This is a very sinister interpretation of Paul Verlaine's famous poem Chanson d'automne from his first collection Poèmes saturniens, and more specifically from the Payasages tristes, 'Sad landscapes'. It is reflecting on the poem's use for the invasion of Normandy in World War II, therefore using the dark and foreboding character of the E Phrygian mode.
Written for only two instruments, this piece makes use of distinct rythms in both parts to suggest the imagery of a train ride. This work's aim is to explore the different timbres of the instruments registers. From making use of the clarinet's deep and mysterious sound colour in its chalumeau register, to a pale and fuzzy sounding throat, a bright clarino register to an almost flute-like quality in the altissimo register that seems to be the most perfect match to its the duet partner.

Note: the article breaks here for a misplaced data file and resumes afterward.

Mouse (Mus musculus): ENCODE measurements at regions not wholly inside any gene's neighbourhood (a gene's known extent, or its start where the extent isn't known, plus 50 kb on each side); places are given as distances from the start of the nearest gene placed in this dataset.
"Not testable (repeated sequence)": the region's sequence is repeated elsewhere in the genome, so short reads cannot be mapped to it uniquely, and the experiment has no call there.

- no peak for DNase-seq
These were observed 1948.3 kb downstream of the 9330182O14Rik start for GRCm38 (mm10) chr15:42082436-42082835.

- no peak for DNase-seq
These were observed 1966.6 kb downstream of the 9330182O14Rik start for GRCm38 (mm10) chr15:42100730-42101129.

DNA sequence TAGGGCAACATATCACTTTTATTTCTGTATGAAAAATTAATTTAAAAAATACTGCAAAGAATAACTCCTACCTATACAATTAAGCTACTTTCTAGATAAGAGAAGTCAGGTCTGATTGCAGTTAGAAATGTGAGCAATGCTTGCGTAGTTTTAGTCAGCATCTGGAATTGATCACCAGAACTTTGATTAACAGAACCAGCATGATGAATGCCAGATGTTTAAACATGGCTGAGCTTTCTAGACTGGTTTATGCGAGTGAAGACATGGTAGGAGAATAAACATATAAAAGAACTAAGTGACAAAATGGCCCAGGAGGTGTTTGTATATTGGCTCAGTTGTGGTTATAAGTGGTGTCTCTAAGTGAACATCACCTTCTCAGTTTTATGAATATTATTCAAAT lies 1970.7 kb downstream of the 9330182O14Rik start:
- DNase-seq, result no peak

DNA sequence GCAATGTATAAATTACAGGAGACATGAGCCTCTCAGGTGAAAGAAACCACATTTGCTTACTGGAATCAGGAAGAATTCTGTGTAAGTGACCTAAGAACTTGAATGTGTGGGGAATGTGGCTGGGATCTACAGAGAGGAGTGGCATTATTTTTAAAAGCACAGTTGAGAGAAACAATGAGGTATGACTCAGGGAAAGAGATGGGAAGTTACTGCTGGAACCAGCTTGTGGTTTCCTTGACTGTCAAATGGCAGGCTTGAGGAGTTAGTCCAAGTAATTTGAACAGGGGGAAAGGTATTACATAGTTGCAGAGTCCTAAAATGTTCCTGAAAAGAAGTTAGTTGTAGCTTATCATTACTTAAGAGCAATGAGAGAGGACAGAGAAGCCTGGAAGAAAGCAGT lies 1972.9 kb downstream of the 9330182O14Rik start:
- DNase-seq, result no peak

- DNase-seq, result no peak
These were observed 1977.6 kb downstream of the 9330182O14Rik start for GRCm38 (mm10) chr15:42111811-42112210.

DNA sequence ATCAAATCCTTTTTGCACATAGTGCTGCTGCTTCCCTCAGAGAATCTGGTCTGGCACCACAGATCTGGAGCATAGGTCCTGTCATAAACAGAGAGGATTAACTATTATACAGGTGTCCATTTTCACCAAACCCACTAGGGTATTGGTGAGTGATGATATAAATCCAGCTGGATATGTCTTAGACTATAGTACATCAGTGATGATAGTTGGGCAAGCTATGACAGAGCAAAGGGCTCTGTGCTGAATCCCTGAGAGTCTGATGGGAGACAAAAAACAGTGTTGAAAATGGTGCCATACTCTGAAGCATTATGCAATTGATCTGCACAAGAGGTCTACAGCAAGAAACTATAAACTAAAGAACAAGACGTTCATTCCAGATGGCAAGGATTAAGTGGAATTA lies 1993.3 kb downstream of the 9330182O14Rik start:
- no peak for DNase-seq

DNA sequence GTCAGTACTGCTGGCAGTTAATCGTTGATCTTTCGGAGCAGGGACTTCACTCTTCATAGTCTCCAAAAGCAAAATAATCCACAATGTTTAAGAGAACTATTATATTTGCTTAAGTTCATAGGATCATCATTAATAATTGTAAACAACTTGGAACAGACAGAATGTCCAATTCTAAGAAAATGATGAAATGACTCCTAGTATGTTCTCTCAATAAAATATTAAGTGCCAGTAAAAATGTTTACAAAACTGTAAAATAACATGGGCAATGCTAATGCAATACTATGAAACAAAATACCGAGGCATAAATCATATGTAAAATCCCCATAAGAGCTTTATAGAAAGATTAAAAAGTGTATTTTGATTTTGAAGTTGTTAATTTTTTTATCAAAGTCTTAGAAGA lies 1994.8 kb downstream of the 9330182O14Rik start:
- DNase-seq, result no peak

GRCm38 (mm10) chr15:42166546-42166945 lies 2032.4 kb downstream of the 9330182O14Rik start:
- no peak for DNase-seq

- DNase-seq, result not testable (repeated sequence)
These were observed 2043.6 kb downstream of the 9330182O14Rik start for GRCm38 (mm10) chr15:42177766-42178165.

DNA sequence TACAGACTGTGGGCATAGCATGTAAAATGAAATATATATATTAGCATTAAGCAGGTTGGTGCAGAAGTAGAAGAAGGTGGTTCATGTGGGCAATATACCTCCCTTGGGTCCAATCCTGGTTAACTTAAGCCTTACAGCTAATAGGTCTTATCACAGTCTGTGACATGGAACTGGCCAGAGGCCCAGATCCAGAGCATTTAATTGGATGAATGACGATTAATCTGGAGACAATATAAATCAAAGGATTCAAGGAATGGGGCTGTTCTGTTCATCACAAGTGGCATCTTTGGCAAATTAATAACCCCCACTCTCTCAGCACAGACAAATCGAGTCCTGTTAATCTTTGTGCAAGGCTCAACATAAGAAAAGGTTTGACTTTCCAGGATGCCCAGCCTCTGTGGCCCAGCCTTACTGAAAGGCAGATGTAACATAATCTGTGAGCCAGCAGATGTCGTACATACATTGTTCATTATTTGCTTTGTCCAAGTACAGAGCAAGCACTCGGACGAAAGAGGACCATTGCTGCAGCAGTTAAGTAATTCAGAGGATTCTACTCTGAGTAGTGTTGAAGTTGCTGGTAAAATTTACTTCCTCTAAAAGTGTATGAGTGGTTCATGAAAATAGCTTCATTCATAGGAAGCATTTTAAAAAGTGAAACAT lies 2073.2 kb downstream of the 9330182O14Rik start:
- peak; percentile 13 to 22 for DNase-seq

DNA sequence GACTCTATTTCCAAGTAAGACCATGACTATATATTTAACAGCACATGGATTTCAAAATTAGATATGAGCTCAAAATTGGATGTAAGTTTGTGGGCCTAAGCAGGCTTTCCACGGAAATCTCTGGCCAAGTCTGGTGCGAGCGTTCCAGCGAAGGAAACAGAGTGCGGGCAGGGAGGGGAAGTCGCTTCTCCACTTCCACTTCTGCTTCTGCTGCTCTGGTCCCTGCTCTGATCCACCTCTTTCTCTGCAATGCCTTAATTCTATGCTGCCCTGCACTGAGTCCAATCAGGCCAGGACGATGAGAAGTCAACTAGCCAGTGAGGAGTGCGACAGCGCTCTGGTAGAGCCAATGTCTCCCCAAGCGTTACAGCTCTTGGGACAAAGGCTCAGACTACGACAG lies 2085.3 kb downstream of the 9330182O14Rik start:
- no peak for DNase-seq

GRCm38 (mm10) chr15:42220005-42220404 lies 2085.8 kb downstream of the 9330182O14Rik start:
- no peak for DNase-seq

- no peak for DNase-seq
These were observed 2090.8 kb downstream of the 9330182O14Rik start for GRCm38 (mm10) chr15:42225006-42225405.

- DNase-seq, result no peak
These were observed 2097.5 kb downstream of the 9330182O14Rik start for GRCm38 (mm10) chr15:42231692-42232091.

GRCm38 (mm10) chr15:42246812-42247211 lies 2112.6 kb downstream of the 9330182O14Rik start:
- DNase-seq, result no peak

Although generally written with a simple tonal structure (F minor), this work's harmonies reflect tension and emotion in the poem. This work explores different textures in its sections to underline what is given in the text. The melody was closely composed to the text, its contour follows the content of the text, its climaxes underline the most important and most emotional text passages.
This work makes use of unfamiliar playing techniques (i.e. deconstructing the instrument, singing and playing simulaneously, the use of mutes, half valves, hand vibrato, blowing air through the instrument, as well as creating percussive sounds while playing). In doing so, the piece explores a wide range of new timbres and rhythms that may seem uncommon for both players and the recipient
The ambiguity of used chords and recurring chord progressions in a transposed form, will make it impossible for the recipient to identify a tonal structure following common harmonic combinations. Performing this piece at a space with long reverberation will exagurate its texture.